Top Tips on How to on-Board and Recruit Remotely

2020 was a challenging year in the way we had to recruit and work. Just about all businesses in every sector were forced into adapting to some or their entire workforce working from home. Despite these difficulties, we have witnessed how many of these businesses took on this challenge and thrived. In addition, many businesses carried on growing and recruiting their teams. Yet one factor that was and is still difficult when it comes to recruiting in the Covid-19 climate was integrating and onboarding new members to the team.

What You Need to Know About Recruiting Remotely

It makes sense that the situation that we currently face has made the prospects of recruiting new members to a team a lot more difficult when it comes to practicality. Yet there are still many excellent candidates that are still available immediately. It might feel strange or unsettling not to meet candidates face-to-face, yet this has started becoming more normal in the last 12 months, with many people looking for jobs in marketing becoming more accustomed and confident about meeting virtually and working remotely.

When it comes to recruiting remotely it is important to change your current mindset and get a bit creative. We are still able to source excellent candidates as well as present them to you as we successfully did before.

We still believe that meeting candidates before we present them to any employer is vital. This is why we have started meeting candidates virtually. Conducting video interviews has helped us to gain an understanding of these people, in addition to using their CVs. This has paved the way for us to present employers with the correct candidates. We are also able to share these interviews with you, providing you with an accurate first impression, helping you to save time on having to conduct many video interviews.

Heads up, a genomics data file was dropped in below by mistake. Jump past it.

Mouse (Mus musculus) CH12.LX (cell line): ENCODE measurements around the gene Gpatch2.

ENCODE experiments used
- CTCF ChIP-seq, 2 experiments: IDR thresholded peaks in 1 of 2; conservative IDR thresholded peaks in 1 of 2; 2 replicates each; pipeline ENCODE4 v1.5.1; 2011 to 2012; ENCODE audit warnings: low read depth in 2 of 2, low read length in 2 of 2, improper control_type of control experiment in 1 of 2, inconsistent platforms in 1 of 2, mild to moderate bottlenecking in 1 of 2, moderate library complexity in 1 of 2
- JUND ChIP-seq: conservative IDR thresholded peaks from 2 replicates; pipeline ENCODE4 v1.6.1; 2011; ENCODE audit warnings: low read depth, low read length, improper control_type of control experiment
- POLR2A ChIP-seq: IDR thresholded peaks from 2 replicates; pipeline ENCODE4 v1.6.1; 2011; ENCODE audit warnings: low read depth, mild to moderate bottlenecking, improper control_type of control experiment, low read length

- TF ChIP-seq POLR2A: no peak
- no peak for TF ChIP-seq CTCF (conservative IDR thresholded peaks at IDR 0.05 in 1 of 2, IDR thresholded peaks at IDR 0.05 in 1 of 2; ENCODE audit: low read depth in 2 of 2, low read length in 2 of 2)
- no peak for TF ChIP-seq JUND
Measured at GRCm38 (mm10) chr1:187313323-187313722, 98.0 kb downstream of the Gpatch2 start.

Even though you cannot meet your candidates in person, this doesn’t mean that you have to change the way that you used to recruit normally. This would usually involve a short and concise first interview, followed up by a more formal second interview. In the second interview, you can still request a presentation or set tasks.

Onboarding

Reassurance and Communication

The first day of any new job is often nerve-wracking in normal situations, and for people that have to find and start a job in the current circumstances, is even more stressful. As a talent manager or line manager, it becomes essential to start communicating as early as possible and to reassure the new employee about the entire process.

A candidate of ours that recently started working remotely in a new role let us know that the manager of the company phoned them to welcome them into the company. This was followed up by an email that let the employee know that they can contact the manager at any time along with an attached mobile number. Keeping lines of communication transparent and open without becoming overbearing is very important.

Assist them with Technology

It would be impossible to imagine where we might be without VPNs, laptops, Zoom, Slack, and many other technologies and applications to assist us in this current situation. Now is the time for those quiet IT guys to shine.

Do what is possible to ensure your latest starter is set-up from a technological side as quickly as possible.

Use a Structured Welcome Programme

The structure is more important than ever in this current moment. For new starters, it is vital to have a structured and clear welcome programme. This doesn’t mean overloading the person with too much information, but it must ensure that there is a clear and structured programme scheduled for at least the first week. This could include introducing the rest of the team using a Zoom call, presenting the culture and ethics of the business, along with what is expected of the starter when it comes to day-to-day tasks.

Stay in Contact

It is important to maintain regular contact and to make sure they feel comfortable to contact you if and when they need you (avoid being overbearing). It is also important to let them know that you trust in their abilities and that you won’t be constantly checking on them. Talk to them over Zoom every day for the first week, and then lessen the frequency as soon as you feel that things have started to run smoothly.